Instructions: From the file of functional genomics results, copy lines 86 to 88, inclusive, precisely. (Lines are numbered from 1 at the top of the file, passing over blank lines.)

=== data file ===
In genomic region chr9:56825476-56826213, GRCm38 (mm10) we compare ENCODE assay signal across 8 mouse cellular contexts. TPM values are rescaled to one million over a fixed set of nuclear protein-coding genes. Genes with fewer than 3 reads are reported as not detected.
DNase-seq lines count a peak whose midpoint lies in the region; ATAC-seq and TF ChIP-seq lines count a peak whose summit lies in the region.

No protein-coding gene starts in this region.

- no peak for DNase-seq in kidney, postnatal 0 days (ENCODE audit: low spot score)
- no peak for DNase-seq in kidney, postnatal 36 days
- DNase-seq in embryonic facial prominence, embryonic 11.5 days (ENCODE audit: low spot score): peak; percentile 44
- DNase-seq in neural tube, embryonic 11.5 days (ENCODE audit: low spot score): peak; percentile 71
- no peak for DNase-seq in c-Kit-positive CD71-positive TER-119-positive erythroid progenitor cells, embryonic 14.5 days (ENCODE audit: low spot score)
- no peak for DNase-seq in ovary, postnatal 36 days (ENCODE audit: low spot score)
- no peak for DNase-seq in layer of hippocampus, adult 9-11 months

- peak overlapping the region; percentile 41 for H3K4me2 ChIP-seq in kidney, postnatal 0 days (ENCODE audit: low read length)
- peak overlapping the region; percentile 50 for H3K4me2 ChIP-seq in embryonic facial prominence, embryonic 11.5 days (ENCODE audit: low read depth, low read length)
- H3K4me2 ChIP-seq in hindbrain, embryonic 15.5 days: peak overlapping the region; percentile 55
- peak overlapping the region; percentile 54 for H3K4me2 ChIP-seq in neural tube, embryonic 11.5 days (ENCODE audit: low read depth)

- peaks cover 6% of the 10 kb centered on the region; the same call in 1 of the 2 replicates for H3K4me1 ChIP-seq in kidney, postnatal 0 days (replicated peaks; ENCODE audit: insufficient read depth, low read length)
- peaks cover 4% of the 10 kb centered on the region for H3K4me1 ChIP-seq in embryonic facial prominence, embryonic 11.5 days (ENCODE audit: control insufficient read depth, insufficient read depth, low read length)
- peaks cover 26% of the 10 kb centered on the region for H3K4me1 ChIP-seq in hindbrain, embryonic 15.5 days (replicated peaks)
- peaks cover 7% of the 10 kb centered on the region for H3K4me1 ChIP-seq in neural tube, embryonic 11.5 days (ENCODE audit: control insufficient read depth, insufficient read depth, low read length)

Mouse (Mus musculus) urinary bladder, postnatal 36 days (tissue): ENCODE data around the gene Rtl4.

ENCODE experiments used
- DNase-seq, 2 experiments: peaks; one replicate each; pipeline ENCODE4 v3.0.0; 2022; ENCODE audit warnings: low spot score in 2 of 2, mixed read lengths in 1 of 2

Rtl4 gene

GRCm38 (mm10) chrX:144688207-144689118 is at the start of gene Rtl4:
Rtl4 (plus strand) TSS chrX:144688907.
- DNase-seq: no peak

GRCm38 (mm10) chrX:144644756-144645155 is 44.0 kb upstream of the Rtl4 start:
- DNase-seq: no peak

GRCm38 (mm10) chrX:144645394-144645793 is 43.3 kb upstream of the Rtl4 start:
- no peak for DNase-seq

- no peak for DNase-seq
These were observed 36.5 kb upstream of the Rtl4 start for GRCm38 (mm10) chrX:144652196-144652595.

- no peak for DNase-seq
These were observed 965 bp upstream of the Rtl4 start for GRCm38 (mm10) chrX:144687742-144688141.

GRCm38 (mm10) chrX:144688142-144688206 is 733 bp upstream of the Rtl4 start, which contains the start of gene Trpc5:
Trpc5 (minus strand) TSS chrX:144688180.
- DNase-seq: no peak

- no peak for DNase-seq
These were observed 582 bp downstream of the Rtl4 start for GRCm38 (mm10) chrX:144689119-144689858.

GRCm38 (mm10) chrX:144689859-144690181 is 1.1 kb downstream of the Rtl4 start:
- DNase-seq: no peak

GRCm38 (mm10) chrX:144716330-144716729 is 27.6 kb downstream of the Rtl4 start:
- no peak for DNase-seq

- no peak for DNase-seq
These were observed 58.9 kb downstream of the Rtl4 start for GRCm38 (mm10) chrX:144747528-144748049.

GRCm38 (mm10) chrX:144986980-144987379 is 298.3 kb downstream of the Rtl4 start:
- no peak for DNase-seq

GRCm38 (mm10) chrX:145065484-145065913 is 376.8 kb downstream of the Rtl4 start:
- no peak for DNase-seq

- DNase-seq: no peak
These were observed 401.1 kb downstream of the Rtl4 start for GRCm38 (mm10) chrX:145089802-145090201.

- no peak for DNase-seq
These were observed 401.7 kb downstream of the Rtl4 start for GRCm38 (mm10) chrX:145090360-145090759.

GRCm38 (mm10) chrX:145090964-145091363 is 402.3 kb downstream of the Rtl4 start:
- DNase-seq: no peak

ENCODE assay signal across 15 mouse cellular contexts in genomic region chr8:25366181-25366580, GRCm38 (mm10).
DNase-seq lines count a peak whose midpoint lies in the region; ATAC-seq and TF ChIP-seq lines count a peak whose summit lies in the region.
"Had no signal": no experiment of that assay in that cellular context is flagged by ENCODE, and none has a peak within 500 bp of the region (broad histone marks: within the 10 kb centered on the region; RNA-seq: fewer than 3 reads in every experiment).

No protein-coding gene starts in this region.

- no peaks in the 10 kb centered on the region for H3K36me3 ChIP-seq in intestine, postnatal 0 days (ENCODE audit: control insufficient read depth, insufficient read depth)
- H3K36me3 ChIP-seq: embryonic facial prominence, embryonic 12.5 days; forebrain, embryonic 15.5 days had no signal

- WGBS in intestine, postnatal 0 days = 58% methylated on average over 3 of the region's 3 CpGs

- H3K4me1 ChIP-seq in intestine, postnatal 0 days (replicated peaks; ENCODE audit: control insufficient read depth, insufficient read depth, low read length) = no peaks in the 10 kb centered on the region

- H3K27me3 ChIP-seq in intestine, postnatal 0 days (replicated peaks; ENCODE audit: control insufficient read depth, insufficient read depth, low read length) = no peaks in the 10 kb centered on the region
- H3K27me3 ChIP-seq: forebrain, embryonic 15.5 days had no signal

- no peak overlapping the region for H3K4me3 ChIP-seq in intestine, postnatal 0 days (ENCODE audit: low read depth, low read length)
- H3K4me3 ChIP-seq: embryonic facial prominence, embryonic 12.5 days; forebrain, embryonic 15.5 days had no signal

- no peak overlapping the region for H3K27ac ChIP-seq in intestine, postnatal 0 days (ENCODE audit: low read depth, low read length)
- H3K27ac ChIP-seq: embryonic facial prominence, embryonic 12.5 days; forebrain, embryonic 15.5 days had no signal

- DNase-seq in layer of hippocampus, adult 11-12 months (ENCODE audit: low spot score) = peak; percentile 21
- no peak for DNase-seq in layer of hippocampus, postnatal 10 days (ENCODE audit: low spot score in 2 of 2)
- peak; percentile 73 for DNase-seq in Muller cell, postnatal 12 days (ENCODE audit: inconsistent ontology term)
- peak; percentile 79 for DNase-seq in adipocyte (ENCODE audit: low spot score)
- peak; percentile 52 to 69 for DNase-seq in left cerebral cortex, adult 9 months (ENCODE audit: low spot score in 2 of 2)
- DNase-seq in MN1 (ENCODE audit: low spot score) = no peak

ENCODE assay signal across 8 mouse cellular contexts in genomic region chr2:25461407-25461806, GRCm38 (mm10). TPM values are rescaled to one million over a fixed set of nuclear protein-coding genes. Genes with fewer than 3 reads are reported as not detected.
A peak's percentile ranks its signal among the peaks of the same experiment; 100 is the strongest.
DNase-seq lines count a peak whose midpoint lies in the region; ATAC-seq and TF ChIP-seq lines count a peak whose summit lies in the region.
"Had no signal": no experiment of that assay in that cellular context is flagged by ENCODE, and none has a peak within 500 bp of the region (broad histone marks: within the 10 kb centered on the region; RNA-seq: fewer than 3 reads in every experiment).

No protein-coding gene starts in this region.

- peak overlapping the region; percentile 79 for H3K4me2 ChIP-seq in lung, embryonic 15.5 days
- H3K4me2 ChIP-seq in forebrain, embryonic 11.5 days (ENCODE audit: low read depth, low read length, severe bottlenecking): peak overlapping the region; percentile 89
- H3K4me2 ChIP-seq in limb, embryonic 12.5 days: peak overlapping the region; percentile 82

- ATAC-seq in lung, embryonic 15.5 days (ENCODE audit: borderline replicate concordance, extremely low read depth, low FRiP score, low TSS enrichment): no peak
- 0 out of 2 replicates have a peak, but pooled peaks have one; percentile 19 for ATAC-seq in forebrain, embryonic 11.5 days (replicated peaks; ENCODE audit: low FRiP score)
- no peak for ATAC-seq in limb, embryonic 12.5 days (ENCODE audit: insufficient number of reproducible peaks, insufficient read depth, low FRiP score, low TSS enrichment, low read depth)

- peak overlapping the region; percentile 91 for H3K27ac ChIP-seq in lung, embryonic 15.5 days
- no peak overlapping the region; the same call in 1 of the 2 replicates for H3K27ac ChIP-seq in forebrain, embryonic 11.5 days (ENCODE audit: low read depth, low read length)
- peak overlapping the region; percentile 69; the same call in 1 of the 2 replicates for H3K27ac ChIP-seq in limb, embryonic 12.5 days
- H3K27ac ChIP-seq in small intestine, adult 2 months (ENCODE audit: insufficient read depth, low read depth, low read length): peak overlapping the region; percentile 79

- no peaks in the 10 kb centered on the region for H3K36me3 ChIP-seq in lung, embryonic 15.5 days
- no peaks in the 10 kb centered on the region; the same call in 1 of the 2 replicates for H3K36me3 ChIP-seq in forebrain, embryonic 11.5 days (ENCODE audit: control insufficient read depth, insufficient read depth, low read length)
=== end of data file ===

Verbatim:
- peak overlapping the region; percentile 91 for H3K27ac ChIP-seq in lung, embryonic 15.5 days
- no peak overlapping the region; the same call in 1 of the 2 replicates for H3K27ac ChIP-seq in forebrain, embryonic 11.5 days (ENCODE audit: low read depth, low read length)
- peak overlapping the region; percentile 69; the same call in 1 of the 2 replicates for H3K27ac ChIP-seq in limb, embryonic 12.5 days